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    Wiki: Recommendations For New Cheese Makers

    This Wiki Article discusses recommendations for people new to the wonderful world of Cheese Making. Making cheese has some similarities to making wine or beer, it needs equipment, ingredients, and a recipe or method. The bad news is like wine and beer making, it is also easy to make poor quality cheese. Thus the ancient Artisan Craft of Cheese Making is both rewarding and frustrating.

    Rewarding because:

    Cream Cheese using Half & Half, after 7 hours ripening & gravity draining whey in cheese cloth bag.

    Cream Cheese using Half & Half, after 7 hours ripening & gravity draining whey in cheese cloth bag.

    • You get to make something completely different from milk (an extremely complicated substance) and a few select ingredients.
    • There are 100′s of different cheeses you can make with a wide variety of textures and tastes.
    • Your product is edible.

    Frustrating because:

    • As i) ingredients (including just the same milk!) are varied and ii) the cheese making process (unlike beer & wine making) is mostly open to the air for a long time; there are 1000′s of ways for things to go off-track resulting in the invention of a new “cheese”, even while following the same recipe twice. Thus a recipe that works perfectly for someone in say New Zealand may need some adjustment for someone else in Alaska.
    • On aged cheeses, you can wait several months to see, smell and taste your result before correcting a recipe.
    • The more complicated cheeses require more non-standard ingredients, equipment, and methods.

    The good news is that unlike wine and beer making, like bread making there are several unaged “fresh” cheeses that can be consumed immediately and thus considerably shorten the learning time.

    To mitigate some of these frustrations for the new cheese maker, it is recommended that you start with making simple fresh (non-aged) direct acid (non-lactic acid, non-rennet coagulated) cheeses as they:

    1. Have in general a higher success rate as simpler shorter recipes with less time for things to go wrong.
    2. Require little non-standard ingredients or kitchen type equipment.
    3. Will give you quick edible results.
    4. Will help you build your knowledge, ingredients, equipment, and logistics enabling you to better plan for making more complicated cheeses and time to acquire additional ingredients and equipment.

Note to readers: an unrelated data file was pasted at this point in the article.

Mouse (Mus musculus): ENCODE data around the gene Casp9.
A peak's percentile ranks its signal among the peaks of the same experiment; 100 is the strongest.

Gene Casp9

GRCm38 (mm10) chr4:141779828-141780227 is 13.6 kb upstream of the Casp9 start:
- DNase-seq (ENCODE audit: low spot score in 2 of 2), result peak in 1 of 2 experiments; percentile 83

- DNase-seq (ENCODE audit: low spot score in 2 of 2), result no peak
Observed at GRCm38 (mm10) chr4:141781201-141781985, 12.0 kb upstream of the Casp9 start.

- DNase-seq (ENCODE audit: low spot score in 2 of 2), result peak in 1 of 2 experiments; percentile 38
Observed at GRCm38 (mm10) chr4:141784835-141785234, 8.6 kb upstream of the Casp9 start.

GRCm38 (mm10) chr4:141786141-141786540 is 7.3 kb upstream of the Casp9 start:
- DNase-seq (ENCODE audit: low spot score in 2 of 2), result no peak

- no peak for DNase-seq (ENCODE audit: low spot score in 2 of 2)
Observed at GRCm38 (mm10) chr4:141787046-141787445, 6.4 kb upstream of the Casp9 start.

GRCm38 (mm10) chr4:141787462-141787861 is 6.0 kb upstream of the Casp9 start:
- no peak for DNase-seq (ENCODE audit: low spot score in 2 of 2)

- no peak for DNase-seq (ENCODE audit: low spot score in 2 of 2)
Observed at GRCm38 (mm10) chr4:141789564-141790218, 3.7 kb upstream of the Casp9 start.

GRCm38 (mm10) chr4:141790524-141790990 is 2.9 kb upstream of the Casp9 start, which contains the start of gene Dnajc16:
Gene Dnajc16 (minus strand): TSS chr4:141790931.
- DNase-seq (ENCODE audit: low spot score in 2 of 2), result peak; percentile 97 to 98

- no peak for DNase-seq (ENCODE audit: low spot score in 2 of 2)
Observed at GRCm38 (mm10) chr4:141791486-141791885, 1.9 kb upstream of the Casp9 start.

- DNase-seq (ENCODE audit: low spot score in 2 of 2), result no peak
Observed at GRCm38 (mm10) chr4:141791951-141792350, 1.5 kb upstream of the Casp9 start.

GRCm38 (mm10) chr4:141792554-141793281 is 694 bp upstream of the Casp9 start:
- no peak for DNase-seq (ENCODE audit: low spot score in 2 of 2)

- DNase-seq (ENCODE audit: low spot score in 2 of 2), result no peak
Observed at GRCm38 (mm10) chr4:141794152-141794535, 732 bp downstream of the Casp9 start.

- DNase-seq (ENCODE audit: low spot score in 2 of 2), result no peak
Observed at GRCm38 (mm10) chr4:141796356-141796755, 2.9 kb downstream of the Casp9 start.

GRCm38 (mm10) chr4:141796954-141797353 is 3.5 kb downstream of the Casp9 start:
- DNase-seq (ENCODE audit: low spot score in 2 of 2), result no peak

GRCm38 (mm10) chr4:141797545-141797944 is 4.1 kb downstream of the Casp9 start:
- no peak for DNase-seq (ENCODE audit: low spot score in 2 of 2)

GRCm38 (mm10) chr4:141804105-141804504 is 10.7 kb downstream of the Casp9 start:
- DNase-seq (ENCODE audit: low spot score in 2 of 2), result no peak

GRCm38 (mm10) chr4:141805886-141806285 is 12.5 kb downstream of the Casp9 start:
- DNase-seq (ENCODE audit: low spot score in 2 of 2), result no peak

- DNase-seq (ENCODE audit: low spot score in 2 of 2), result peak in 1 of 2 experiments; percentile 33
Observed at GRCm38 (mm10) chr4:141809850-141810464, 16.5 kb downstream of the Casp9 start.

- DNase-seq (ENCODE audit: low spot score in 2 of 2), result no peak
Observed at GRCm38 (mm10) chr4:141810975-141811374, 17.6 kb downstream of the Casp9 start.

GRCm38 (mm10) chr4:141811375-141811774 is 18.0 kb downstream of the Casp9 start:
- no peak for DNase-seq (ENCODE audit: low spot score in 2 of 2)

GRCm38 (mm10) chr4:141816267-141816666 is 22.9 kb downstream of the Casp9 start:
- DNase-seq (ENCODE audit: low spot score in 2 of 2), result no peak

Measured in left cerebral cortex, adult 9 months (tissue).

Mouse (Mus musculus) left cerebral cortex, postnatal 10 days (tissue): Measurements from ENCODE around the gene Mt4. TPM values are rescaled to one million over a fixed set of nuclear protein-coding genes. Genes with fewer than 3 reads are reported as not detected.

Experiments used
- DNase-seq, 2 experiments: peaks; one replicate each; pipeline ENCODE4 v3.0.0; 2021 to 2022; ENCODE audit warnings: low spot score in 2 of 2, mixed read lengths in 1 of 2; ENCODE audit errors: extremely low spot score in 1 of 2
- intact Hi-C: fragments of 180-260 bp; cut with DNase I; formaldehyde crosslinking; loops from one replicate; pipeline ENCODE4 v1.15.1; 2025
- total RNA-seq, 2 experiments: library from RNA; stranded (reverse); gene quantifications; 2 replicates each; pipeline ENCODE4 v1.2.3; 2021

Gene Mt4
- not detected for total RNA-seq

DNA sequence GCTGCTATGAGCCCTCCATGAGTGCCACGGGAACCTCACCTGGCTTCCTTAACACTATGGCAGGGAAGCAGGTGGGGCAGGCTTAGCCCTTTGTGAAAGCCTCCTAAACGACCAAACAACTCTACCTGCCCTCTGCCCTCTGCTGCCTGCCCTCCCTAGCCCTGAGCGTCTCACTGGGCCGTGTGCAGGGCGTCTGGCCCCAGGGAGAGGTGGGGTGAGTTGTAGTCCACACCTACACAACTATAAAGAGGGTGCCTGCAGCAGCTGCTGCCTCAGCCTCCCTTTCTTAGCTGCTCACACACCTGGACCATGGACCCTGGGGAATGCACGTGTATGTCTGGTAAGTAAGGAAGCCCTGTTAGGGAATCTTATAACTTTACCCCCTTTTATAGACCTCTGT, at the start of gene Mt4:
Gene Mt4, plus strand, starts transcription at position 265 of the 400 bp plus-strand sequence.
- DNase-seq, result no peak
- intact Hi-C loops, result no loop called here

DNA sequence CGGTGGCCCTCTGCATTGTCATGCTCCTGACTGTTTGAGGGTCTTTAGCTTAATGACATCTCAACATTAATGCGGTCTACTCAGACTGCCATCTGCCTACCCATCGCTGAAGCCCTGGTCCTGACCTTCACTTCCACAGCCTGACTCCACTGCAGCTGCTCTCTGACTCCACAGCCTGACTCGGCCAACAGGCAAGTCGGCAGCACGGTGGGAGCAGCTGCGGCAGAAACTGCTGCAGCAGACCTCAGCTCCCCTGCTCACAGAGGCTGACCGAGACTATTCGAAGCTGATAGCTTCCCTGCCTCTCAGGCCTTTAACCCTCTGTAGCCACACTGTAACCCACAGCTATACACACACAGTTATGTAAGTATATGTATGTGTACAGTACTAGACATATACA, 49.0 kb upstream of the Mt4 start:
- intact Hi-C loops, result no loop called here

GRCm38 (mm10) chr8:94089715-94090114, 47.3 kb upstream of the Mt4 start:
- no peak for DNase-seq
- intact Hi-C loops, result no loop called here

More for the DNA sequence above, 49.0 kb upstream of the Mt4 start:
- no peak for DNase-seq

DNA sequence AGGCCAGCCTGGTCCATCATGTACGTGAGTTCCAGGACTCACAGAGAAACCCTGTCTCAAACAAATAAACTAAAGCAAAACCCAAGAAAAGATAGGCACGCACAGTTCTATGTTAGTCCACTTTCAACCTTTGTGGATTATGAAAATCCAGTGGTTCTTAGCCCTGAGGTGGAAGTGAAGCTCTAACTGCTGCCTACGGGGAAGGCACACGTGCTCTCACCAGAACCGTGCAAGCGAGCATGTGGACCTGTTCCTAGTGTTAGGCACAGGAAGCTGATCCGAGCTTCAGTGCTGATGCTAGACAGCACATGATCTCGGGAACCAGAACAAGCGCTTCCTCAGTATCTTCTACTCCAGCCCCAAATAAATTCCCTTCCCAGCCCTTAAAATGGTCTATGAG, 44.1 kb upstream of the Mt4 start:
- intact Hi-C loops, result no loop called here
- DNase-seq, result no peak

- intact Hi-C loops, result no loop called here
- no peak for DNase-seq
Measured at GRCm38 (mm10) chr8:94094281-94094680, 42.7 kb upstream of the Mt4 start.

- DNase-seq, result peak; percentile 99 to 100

Example fresh direct acid coagulated cheeses are:

    Cream Cheese using Half & Half with herbs, 5 days old, small amount of whey.

    Cream Cheese using Half & Half with herbs, 5 days old, small amount of whey.

    1. Queso Blanco, a common Spanish white cheese used in cooking such as lasagna and made using acetic acid (white vinegar) to coagulate cow’s milk.
    2. Paneer, a common Indian cheese used in cooking with vegetables and made using lemon juice to coagulate cow’s milk.
    3. Mascarpone, a common Italian spreadable cheese used in for example Tiramisu and made using tartaric acid to coagulate light cow’s milk cream.

    As the above are simple “instant” cheeses there is little flavour development outside of milk or cream’s natural flavour, and thus the second recommended set of cheeses for new cheese makers uses a starter culture who’s function is primarily to create lactic acid and coagulate the milk. These take a little longer to make but have more flavour and are still fresh, made to be consumable after making.

    Example fresh lactic acid coagulated cheeses are:

    1. Yogurt, commonly using store-bought yogurt as a thermophilic high temperature starter culture.
    2. Strained/Greek Yogurt, a drained and thus thicker version of yogurt.
    3. Light Sour Cream, commonly using store-bought buttermilk as a mesophilic low temperature starter culture and light pasteurized cow’s cream.
    4. Heavy Sour Cream, same as above but using heavy pasteurized cow’s cream.

    The next step up in making cheese requires rennet which depending where you are in the world may be easy or hard to find. You can mail order from a cheese making supply store, CFO’s global listing here, or try to find in a local beer or wine making store or sometimes in a large grocery store, phone ahead.

    Example fresh mostly lactic acid and a little rennet coagulated cheeses are:

    1 US gallon whole cow's milk Feta in water based brine.

    1 US gallon whole cow's milk Feta in water based brine.

    1. Light Cream Cheese, using cow’s milk.
    2. Cream Cheese, using cream from cow’s milk.
    3. Chevre/Goat’s Cheese, using goat’s milk.
    4. Cottage Cheese, using cow’s milk.

    Example consumable after making rennet coagulated cheese are:

    1. Queso Fresco
    2. Feta, using goat’s milk or Lipase if using cow or sheep’s milk to give it that piquant flavour.

    From here you can move up to more difficult fresh cheeses such as Mozzarella or onto pressed hard and normally aged cheeses which require considerably more equipment and for which the reader should review most of the Wiki Articles.

    Lastly, like the Artisans before us, making cheese is both an art and science that is largely learnt from each other, so post your results (both successes and failures) in the appropriate or Questions – Problems CFO Forum Board and ask questions from your fellow Cheese Making Guild Members.

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